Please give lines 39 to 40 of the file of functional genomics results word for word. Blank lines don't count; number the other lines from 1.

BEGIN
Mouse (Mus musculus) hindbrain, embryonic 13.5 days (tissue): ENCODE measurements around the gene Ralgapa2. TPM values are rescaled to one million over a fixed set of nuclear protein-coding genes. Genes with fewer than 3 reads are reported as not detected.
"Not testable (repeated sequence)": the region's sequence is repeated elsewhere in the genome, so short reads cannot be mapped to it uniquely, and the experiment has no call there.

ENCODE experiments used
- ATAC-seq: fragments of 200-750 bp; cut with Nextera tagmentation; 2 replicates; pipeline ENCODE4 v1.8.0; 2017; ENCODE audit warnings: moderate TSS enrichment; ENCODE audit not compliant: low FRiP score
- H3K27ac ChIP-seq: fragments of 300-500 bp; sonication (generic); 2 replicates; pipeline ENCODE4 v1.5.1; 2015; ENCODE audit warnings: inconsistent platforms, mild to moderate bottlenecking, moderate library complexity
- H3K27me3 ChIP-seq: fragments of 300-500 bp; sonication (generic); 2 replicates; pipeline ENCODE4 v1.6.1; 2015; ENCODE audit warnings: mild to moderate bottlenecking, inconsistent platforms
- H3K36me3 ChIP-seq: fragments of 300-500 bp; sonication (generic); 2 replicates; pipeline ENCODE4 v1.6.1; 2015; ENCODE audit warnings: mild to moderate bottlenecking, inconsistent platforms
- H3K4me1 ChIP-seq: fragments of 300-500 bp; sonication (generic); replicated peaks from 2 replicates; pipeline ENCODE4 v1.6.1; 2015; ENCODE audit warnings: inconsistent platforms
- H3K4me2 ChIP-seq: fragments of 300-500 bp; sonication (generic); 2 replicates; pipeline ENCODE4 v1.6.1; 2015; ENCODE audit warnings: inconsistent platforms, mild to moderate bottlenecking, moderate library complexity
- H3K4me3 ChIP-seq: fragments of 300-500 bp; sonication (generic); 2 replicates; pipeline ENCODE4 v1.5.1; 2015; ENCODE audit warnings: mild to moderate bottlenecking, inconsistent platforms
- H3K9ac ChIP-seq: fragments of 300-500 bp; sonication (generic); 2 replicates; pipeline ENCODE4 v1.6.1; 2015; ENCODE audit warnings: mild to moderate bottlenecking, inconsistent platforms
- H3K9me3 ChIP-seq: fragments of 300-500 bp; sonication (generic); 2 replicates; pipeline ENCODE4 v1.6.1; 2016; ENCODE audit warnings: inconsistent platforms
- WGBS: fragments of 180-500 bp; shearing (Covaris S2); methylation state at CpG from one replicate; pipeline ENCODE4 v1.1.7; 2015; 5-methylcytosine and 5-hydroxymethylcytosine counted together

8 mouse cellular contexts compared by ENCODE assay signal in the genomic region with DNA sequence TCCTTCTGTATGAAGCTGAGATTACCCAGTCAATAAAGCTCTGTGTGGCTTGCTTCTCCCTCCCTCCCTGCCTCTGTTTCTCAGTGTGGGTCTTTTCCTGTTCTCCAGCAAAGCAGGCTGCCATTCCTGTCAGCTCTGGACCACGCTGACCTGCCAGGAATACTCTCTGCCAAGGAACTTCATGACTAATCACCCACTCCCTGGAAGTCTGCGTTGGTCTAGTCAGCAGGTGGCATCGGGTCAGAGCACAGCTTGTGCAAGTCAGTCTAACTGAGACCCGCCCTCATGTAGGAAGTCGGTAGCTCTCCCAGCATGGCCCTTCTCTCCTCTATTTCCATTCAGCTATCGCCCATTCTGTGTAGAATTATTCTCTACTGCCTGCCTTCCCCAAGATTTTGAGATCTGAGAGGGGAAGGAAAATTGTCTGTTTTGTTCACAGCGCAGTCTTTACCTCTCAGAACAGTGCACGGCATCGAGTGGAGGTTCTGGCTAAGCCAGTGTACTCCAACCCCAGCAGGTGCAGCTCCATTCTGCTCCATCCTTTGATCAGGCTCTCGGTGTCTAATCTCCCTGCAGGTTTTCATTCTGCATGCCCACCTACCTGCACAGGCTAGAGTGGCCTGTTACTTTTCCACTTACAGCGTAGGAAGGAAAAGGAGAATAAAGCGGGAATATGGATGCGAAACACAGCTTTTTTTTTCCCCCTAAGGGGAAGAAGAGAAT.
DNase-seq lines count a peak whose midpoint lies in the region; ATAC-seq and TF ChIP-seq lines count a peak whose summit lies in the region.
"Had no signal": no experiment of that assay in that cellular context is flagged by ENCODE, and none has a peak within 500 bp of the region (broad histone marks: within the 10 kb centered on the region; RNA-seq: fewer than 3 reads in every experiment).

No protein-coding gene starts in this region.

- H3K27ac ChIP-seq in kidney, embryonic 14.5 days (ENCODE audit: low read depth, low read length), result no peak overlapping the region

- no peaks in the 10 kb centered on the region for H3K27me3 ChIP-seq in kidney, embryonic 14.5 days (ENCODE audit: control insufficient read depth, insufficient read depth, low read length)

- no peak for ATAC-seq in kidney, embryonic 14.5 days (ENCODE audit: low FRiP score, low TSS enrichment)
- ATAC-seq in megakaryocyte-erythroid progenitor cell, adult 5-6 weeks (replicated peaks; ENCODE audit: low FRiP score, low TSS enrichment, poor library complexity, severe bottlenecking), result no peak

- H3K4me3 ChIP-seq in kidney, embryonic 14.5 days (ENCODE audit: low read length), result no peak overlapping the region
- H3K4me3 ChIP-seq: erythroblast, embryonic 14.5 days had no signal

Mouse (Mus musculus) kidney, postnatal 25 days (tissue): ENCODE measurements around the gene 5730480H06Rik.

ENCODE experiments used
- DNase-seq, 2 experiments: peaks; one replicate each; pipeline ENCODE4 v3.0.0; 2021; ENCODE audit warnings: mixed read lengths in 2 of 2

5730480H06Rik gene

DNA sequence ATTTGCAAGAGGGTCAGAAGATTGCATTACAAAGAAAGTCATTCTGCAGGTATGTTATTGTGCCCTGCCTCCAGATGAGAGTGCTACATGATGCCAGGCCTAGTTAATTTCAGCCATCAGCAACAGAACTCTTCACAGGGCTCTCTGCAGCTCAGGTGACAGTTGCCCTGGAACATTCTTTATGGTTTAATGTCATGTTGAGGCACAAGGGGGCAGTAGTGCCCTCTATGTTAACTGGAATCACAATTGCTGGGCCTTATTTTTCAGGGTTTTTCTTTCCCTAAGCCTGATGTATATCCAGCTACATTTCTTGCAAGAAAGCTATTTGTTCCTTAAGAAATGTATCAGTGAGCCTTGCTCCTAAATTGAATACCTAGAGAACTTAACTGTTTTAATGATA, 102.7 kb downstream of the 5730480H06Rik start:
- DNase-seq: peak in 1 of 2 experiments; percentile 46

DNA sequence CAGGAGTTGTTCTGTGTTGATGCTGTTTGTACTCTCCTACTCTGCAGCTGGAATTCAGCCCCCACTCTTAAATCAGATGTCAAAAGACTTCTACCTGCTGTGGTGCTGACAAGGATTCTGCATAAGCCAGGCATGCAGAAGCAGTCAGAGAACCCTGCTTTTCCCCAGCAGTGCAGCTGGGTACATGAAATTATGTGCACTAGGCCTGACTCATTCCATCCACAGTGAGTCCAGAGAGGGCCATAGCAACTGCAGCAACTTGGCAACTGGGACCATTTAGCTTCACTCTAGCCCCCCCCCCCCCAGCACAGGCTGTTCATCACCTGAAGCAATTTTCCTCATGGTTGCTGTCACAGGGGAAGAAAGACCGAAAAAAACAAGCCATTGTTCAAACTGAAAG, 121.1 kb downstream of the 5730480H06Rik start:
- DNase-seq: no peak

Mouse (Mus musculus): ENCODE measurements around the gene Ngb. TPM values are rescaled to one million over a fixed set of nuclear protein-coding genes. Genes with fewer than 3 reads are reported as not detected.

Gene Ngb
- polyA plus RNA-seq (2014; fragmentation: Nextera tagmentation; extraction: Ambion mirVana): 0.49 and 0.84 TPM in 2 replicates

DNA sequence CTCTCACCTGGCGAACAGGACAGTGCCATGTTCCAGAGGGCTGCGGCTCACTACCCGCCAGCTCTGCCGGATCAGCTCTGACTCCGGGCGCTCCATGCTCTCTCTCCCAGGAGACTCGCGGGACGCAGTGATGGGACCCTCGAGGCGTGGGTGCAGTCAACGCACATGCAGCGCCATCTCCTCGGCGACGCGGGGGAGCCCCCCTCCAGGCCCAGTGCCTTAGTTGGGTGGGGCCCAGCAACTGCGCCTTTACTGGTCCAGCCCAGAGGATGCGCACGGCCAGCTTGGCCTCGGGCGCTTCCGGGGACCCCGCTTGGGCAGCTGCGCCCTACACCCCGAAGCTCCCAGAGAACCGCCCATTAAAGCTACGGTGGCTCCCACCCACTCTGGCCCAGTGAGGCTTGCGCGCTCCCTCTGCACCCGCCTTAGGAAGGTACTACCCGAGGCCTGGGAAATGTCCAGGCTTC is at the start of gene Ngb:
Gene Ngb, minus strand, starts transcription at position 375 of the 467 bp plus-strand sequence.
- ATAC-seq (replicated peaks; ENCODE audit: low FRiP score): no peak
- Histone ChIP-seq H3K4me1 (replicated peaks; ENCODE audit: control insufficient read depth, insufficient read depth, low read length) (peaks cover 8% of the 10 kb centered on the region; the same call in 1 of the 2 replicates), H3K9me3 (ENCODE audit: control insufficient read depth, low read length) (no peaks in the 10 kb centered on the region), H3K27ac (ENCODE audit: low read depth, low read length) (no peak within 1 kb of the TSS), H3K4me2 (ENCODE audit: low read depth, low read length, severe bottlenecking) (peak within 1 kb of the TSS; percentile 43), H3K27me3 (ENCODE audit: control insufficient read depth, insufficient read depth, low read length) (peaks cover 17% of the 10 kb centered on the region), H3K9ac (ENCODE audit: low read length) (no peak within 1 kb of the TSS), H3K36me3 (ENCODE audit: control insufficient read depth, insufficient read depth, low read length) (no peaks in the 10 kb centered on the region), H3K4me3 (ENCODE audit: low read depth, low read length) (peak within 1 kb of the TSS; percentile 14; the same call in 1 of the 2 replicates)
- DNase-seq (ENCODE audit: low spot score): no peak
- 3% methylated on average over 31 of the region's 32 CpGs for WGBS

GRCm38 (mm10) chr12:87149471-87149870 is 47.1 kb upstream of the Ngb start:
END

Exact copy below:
- DNase-seq (ENCODE audit: low spot score): no peak
- 3% methylated on average over 31 of the region's 32 CpGs for WGBS